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The Best Free Documentaries You Can Watch On YouTube Right Now

Documentaries are the bee's knees. Without them, how would we know what goes on outside? By going outside? What are we, lumberjacks? And here's the really wild part: It wasn't all that long ago — fifteen years, maybe? — that you had to go to a video store to rent these things. People had to go outside to find movies about what was happening outside. Talk about redundant. And they charged you for the privilege, too! Blockbuster, man. She was a harsh mistress.

Luckily for all of us, the world has moved forward, and films of all stripes can now be streamed directly to the device of your choice. Even more luckily, YouTube now features a cornucopia of feature films from around the world, with many of them available to watch for free. We've combed through their offerings and put together a list of some of the best documentaries on the menu. From chronicles of artistic endeavors to the shady underside of American politics, here's what we came up with.

With Great Power: The Stan Lee Story

At this point, Marvel Comics' contributions to the cultural landscape are hard to overstate. The MCU has become the closest thing that Disney will ever have to an actual machine that prints money, taking the title of "most profitable franchise" by a wide margin. The iconography is omnipresent, and the catchphrases are a shared language. "Wakanda Forever." "I am Iron Man." "With great power comes great responsibility."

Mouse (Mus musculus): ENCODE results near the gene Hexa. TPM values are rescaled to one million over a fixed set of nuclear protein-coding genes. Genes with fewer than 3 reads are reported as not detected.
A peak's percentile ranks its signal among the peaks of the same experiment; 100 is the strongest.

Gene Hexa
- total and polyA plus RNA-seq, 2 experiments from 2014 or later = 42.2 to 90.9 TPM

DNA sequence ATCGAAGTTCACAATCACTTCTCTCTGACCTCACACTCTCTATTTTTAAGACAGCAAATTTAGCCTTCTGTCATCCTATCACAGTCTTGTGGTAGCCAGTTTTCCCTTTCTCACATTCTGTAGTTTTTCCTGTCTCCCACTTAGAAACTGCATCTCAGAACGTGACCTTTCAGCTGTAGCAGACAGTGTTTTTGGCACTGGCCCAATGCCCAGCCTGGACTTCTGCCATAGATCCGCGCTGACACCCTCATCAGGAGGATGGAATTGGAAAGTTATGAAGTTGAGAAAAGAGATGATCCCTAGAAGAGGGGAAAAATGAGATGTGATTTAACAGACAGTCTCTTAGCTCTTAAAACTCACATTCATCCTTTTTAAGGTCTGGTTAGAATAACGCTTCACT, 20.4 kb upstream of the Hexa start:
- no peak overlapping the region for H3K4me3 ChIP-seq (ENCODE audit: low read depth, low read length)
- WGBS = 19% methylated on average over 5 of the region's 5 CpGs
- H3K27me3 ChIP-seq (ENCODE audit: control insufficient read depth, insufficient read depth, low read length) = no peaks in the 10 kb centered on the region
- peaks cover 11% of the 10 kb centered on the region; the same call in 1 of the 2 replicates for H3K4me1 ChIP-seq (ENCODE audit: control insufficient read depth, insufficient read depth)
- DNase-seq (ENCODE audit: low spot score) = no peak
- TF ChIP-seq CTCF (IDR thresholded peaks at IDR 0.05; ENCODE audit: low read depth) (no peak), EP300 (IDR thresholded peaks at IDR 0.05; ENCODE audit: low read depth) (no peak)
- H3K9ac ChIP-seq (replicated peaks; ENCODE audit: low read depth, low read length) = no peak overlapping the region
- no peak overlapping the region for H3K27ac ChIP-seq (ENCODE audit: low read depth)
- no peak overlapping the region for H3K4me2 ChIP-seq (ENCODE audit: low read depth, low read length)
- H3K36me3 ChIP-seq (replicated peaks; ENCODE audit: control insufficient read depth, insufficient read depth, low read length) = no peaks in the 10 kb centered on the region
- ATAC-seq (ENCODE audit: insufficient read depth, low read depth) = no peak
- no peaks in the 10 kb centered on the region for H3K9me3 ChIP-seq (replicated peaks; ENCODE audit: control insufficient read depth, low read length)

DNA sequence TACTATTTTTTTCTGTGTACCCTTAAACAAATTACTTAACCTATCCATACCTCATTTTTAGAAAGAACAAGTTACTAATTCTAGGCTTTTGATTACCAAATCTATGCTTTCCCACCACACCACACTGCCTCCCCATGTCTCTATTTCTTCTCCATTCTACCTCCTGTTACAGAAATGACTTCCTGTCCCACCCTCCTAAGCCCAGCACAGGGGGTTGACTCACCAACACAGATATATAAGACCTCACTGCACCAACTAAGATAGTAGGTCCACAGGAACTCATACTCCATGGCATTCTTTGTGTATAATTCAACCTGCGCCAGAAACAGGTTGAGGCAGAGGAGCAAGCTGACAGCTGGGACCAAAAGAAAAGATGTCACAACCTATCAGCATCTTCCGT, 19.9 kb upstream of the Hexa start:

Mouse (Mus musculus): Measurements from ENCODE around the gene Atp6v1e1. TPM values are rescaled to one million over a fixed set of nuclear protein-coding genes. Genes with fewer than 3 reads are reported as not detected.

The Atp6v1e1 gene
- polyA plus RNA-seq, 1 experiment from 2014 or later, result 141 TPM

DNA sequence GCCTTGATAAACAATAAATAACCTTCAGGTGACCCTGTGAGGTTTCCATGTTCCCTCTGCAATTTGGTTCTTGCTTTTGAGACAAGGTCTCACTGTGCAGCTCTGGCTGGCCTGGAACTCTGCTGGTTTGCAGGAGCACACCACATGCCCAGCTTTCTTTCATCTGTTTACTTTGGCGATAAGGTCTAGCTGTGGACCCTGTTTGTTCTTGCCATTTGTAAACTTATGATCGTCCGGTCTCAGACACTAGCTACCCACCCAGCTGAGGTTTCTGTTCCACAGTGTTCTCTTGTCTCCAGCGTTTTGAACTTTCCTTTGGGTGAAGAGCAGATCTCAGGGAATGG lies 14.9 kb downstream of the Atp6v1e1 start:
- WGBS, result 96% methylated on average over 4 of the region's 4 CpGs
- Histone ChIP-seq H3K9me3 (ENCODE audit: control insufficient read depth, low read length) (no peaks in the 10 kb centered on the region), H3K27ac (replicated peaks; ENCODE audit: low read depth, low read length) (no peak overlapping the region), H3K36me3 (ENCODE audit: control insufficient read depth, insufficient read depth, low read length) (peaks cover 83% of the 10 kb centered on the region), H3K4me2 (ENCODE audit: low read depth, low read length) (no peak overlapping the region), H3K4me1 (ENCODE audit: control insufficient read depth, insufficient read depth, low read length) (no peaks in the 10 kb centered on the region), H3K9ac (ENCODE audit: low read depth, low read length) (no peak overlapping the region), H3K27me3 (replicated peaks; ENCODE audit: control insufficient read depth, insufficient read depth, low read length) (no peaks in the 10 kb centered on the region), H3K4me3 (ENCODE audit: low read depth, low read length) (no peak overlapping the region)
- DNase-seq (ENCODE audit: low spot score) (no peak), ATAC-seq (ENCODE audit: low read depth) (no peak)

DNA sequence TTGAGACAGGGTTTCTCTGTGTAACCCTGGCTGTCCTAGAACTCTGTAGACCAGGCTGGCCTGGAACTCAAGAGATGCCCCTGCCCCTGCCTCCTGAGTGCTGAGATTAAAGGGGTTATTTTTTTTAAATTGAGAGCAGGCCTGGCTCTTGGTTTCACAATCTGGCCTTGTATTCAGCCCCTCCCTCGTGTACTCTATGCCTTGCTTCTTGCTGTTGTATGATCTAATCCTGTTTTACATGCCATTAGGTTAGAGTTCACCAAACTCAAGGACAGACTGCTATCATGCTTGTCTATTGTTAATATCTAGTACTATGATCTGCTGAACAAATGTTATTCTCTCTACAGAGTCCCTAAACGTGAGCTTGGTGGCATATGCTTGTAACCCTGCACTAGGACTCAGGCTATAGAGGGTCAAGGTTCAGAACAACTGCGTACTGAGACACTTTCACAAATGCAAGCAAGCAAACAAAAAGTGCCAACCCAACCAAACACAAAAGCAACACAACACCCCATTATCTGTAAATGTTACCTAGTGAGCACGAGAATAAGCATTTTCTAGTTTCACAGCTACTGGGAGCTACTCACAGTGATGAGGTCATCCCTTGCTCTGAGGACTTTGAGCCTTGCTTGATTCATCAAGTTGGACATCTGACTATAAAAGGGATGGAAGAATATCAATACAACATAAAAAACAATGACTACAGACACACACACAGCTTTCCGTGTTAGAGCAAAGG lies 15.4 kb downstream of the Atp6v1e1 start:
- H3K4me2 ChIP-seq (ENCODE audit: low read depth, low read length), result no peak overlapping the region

And all of that, in part anyway, is thanks to Stan Lee, the smoky celebrity uncle of every nerd's dreams. Fans of the face of Marvel will already be familiar with the folkloric stories that he tells during "With Great Power: The Stan Lee Story," but they've also watched a dozen different takes on Spider-Man's origin story by now. Classics are classics for a reason.

For a good idea of the range of Lee's legacy, "With Great Power" features George W. Bush, Kevin Feige, Patrick Stewart, and Nicolas Cage in the first minute alone. By the end of the second minute, you'll have seen clips of interviews with Kevin Smith, Larry King, James Franco, Jon Favreau, Ringo Starr, and Paris Hilton. Excelsior, sir.